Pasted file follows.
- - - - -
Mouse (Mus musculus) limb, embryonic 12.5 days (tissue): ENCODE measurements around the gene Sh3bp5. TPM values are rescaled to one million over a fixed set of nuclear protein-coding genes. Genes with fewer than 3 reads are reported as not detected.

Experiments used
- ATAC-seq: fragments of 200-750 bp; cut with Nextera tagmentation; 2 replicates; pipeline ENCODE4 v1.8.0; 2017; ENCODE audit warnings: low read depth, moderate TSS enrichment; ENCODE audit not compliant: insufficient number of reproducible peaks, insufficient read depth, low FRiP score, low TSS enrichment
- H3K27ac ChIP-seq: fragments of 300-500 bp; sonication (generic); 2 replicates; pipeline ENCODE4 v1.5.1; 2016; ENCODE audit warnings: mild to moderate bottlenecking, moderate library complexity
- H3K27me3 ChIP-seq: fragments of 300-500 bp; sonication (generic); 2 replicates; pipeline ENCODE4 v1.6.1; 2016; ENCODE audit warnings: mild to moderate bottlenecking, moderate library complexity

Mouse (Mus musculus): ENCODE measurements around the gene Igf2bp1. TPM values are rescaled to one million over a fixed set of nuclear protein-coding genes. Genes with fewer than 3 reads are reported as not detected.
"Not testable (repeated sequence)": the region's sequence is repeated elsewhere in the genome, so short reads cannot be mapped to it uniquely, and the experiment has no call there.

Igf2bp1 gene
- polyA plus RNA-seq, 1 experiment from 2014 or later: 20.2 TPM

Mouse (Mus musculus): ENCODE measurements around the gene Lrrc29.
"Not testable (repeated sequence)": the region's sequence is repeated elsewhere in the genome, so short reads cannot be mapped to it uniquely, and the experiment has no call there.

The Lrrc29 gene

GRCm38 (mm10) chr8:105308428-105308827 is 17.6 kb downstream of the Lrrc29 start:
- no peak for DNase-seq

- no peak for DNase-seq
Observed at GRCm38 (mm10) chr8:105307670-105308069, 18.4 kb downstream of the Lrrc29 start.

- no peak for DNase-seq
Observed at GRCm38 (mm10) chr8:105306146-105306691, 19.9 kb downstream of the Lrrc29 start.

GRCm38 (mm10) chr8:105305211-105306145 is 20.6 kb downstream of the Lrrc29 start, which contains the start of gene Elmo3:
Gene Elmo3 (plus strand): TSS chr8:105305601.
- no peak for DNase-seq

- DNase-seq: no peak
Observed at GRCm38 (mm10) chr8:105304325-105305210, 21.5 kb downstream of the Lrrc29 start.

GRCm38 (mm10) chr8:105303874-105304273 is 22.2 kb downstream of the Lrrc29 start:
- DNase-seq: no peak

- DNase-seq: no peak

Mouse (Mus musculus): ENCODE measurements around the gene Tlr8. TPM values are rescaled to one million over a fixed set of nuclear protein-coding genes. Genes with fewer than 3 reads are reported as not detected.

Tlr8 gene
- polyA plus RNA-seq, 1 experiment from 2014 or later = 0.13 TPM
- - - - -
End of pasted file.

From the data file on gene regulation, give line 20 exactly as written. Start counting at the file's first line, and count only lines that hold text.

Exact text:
Gene Elmo3 (plus strand): TSS chr8:105305601.